* President says hostage “condemned to certain death”
* Analysts say group will target French interests
* Mali source says hostage alive before raid
(Adds Kouchner comment in Mauritania paragraphs 8-9)
By Bate Felix
PARIS, July 26 (Reuters) - President Nicolas Sarkozy vowed on Monday to punish al Qaeda’s north African wing for killing a 78-year-old French hostage after a commando raid in Mali failed to free him.
Al Qaeda in the Islamic Maghreb (AQIM) said on Sunday it had killed Michel Germaneau in response to the raid against the group last week, according to a recording aired on Al Jazeera.
French commandos, acting with Mauritanian troops, had tried to free Germaneau, a retired engineer kidnapped on April 20, but had not found him when they raided a desert camp in Mali.
“Convinced that he was condemned to a certain death, it was our duty to try to save him from his captors. Unfortunately Michel Germaneau was not there,” Sarkozy said on television.
“Far from weakening our determination, his death must reinforce it.”
He urged French citizens to avoid travel to the Sahel region and vowed: “This crime will not go unpunished.”
France said it intervened after AQIM threatened to kill Germaneau at the end of July unless Paris arranged a prisoner swap.
French Foreign Minister Bernard Kouchner arrived in Mauritania on Monday on the first leg of a trip to discuss security measures for French citizens in the region.
Kouchner said they faced some difficult months ahead, but Mauritania would make progress. “For Michel (Germaneau) we tried but we couldn’t find the group that held him, we couldn’t propose anything. It was ... as if he was condemned.”
A Mali defence ministry source said Mali did not understand why France had launched the operation without consulting it.
“We think that he was alive ahead of the military intervention. Many of our sources told us so. Al Qaeda is very well organised — they have medicines, doctors.”
Spain, two of whose nationals are held hostage by another al Qaeda faction in the region, condemned the killing of Germaneau and said it would continue efforts to free its citizens.
Analysts said the group would use the raid to attack French targets in the region, though probably not on French soil.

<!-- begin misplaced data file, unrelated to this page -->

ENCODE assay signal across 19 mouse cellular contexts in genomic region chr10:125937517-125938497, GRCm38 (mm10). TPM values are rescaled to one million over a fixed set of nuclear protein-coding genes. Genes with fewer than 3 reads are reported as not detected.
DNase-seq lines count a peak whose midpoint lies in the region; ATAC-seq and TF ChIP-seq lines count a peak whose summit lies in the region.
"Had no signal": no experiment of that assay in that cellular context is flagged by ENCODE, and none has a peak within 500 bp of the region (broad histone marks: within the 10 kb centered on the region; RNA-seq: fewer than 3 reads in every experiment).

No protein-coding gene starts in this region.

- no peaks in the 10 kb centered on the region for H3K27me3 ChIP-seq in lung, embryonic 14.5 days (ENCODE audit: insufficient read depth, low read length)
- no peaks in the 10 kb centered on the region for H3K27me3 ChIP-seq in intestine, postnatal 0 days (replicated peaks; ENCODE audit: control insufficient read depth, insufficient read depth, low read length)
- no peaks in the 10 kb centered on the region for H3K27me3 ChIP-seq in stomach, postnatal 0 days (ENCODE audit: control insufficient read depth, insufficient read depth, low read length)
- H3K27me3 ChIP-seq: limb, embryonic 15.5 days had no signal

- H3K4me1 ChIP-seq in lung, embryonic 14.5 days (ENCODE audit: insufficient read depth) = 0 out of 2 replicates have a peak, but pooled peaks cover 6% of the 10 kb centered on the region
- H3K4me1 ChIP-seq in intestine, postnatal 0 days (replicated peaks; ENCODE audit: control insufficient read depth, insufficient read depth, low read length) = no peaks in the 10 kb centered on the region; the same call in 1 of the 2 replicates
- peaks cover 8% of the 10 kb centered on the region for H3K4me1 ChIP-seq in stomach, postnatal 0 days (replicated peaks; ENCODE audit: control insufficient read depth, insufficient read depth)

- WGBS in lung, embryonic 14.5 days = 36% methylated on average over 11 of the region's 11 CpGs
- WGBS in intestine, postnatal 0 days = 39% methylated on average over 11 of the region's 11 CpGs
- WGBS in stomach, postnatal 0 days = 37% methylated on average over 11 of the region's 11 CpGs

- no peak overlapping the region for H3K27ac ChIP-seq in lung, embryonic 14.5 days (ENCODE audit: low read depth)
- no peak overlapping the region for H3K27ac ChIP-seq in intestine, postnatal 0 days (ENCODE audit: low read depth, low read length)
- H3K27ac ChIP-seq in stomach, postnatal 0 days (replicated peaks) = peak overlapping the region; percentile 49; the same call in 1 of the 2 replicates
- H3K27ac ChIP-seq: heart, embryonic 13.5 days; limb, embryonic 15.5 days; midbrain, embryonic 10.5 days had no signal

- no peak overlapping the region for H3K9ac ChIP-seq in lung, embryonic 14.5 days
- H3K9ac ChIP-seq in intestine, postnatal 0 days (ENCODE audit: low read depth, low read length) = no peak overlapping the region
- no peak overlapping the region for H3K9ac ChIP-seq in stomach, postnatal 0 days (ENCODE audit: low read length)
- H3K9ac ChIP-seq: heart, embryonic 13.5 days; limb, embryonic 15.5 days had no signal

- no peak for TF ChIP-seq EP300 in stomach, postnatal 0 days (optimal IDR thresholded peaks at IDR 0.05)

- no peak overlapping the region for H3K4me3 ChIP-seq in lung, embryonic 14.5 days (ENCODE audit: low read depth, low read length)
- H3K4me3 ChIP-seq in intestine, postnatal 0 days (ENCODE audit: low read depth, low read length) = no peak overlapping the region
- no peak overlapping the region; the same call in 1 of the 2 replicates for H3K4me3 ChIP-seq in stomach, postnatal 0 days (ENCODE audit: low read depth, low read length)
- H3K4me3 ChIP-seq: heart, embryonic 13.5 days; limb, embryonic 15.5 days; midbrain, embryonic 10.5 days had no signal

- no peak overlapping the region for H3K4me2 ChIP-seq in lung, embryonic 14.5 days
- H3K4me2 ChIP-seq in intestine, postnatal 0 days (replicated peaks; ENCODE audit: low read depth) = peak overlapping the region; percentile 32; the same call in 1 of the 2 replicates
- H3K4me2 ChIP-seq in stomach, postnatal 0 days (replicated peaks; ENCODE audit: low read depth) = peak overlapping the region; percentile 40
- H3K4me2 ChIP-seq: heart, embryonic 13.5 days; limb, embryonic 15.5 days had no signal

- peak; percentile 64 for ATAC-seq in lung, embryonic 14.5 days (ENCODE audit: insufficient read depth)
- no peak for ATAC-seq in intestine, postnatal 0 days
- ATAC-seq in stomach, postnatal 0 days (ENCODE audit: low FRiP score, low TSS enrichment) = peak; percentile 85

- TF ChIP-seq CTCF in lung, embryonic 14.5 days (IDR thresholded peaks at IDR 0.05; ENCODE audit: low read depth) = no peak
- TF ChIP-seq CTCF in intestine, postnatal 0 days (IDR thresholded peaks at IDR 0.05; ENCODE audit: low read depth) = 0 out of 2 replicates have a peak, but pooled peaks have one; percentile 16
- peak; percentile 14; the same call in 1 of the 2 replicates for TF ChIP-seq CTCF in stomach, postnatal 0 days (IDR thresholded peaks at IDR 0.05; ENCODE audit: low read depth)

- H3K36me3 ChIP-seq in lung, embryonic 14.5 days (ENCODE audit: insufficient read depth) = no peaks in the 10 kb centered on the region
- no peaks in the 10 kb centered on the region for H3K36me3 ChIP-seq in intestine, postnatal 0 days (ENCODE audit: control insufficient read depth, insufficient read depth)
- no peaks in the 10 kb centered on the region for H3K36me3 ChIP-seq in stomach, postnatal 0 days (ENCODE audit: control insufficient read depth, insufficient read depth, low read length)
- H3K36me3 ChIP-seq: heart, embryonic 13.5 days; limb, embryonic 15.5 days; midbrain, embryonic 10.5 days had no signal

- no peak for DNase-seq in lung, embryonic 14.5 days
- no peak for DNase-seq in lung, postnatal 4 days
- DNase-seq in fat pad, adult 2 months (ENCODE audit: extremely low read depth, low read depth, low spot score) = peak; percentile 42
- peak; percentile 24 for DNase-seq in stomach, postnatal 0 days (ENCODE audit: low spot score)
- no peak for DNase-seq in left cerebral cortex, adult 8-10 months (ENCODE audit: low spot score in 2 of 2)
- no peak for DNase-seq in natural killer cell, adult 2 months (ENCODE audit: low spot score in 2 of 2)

“I think they (Qaeda) will try and take further revenge against French interests,” said Camille Tawil, an expert on north African militant groups.
“They don’t have the capability to do something in France. If they had it, they would not have hesitated to act. They would be more likely to act against French interests in Africa.”
Interior Minister Brice Hortefeux said there was a terrorist threat, but the alert level has not been raised.
In France, the failed raid seemed unlikely to dent Sarkozy’s standing, although the Socialist mayor of Germaneau’s home town, Olivier Thomas, questioned the use of force, saying the French tradition was to negotiate hostages’ freedom.
Paris negotiated the release of hostage Pierre Camatte in February after Mali agreed to free four Islamist prisoners.
“We are concerned by France’s attitude. We have signed agreements on hot pursuit with Mauritania,” the Malian defence source said. “But in this case, this was not a case of pursuit. This was a real military operation involving ground and air troops. This was not pursuit, but an act of war.”
Islamists in the Sahara have so far not staged any large-scale attacks, and experts say they have concentrated largely on collecting revenues from ransom payments and the smuggling of goods, including cocaine.
But Western nations led by France and the United States, fearing these groups could become too powerful in vast deserts where governments have little sway, have stepped up involvement in the region and are trying to improve coordination.
Noman Benotman, a Libyan analyst based in Britain who is a former associate of Osama bin Laden, said AQIM would do its utmost to inflict further punishment on France.
“They will want to send a message of being tough, of spreading fear,” Banotman said.
The same AQIM wing killed British captive Edwin Dyer last year after Britain refused to give in to its demands. (Additional reporting by Tiemoko Diallo in Bamako, William Maclean in London, Sarah Morris in Madrid and Laurent Prieur in Nouakchott; editing by John Irish, Paul Taylor and Tim Pearce)